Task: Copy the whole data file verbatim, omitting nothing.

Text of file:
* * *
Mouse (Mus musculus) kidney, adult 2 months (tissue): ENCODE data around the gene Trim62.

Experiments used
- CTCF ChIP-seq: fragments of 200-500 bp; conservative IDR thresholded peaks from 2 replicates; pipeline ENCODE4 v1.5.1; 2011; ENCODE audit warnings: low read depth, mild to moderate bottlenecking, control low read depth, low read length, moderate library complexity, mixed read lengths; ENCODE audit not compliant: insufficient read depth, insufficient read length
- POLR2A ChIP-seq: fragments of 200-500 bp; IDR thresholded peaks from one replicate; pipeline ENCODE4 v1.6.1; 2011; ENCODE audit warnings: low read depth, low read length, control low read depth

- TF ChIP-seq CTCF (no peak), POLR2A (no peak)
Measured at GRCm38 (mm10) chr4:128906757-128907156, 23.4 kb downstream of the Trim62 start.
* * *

Mouse (Mus musculus) kidney, adult 2 months (tissue): ENCODE data around the gene Trim62.

Experiments used
- CTCF ChIP-seq: fragments of 200-500 bp; conservative IDR thresholded peaks from 2 replicates; pipeline ENCODE4 v1.5.1; 2011; ENCODE audit warnings: low read depth, mild to moderate bottlenecking, control low read depth, low read length, moderate library complexity, mixed read lengths; ENCODE audit not compliant: insufficient read depth, insufficient read length
- POLR2A ChIP-seq: fragments of 200-500 bp; IDR thresholded peaks from one replicate; pipeline ENCODE4 v1.6.1; 2011; ENCODE audit warnings: low read depth, low read length, control low read depth

- TF ChIP-seq CTCF (no peak), POLR2A (no peak)
Measured at GRCm38 (mm10) chr4:128906757-128907156, 23.4 kb downstream of the Trim62 start.